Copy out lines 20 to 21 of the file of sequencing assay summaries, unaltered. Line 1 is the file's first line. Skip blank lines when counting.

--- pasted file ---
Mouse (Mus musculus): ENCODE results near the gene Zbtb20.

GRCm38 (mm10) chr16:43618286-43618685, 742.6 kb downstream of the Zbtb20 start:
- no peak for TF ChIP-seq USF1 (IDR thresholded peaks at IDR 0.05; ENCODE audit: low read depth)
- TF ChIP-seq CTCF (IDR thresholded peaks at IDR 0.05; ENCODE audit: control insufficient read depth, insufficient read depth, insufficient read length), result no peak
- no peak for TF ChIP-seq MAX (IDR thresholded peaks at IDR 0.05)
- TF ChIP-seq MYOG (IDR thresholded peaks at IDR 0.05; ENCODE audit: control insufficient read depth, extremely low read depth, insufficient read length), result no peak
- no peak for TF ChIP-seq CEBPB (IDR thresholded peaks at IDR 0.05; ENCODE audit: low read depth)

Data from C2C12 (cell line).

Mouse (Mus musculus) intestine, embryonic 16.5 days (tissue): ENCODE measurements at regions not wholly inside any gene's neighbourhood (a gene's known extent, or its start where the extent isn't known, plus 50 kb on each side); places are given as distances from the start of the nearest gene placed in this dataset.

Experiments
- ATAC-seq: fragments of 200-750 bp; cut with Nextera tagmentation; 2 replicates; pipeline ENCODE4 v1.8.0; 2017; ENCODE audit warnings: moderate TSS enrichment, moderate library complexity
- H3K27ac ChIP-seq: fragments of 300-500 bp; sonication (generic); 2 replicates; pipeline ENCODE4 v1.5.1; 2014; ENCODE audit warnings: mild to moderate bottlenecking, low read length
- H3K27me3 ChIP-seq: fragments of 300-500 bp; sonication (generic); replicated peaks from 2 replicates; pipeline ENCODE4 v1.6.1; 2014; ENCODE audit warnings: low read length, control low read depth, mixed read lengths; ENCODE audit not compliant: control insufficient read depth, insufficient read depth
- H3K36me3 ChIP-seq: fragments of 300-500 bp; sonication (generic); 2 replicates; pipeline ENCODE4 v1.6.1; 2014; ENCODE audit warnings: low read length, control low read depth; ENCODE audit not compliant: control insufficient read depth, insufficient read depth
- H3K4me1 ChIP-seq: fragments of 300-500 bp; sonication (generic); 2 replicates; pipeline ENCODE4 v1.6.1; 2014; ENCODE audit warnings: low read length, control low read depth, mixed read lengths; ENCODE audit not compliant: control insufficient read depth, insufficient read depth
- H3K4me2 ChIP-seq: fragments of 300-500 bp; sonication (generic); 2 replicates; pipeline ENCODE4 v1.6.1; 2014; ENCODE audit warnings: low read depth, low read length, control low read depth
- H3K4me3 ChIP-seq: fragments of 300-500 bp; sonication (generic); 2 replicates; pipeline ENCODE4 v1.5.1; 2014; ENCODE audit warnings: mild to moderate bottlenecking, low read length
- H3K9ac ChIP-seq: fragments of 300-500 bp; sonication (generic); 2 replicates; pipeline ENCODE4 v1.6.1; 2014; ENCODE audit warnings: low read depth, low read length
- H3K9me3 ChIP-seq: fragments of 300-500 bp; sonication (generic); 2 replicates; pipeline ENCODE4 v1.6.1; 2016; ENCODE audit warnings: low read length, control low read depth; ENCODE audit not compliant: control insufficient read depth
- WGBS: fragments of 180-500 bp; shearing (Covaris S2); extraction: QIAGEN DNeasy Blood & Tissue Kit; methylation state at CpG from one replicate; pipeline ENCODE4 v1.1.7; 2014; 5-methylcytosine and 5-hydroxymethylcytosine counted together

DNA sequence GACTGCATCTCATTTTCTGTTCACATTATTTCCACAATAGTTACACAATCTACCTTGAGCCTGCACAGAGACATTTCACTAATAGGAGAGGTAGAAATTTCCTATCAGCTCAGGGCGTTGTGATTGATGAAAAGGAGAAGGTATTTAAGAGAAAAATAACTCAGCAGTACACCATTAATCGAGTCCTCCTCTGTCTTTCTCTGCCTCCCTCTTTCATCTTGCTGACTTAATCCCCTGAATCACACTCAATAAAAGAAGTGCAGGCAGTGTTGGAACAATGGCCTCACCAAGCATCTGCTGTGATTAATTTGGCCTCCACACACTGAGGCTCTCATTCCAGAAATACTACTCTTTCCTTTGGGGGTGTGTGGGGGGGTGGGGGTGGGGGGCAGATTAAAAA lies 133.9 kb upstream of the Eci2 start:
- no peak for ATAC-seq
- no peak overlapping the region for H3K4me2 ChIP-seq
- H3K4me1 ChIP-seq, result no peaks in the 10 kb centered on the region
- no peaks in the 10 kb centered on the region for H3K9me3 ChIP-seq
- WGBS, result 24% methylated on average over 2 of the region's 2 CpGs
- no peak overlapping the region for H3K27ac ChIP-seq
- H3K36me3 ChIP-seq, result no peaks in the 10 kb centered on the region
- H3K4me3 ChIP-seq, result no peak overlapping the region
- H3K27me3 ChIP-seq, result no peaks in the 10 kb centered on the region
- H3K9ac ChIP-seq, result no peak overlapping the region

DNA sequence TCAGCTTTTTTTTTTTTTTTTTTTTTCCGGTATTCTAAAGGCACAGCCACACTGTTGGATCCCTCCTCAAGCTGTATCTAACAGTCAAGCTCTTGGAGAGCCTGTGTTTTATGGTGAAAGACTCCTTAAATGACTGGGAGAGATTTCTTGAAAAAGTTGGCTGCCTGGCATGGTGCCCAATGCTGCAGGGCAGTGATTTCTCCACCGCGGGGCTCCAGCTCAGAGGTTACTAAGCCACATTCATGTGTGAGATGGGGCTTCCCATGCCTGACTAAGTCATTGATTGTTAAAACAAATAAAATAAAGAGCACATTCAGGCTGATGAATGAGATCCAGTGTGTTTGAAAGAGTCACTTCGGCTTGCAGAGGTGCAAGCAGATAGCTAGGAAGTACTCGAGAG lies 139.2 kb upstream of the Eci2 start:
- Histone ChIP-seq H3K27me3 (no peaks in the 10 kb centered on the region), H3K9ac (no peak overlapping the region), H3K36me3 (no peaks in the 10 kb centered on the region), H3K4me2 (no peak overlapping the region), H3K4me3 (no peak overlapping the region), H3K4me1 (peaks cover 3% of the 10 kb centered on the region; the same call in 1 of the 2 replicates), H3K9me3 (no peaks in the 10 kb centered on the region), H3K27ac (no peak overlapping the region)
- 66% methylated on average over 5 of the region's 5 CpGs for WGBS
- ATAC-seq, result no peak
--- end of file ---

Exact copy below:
- WGBS: fragments of 180-500 bp; shearing (Covaris S2); extraction: QIAGEN DNeasy Blood & Tissue Kit; methylation state at CpG from one replicate; pipeline ENCODE4 v1.1.7; 2014; 5-methylcytosine and 5-hydroxymethylcytosine counted together

DNA sequence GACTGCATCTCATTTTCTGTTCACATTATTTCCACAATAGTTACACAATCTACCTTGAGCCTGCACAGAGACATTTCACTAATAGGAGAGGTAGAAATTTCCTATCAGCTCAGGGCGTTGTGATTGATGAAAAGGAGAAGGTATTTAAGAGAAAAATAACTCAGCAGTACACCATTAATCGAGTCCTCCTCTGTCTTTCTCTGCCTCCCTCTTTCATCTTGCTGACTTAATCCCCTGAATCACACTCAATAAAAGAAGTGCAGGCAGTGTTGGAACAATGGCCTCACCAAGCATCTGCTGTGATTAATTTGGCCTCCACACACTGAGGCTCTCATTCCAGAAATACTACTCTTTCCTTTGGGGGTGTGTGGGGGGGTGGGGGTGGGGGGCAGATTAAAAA lies 133.9 kb upstream of the Eci2 start: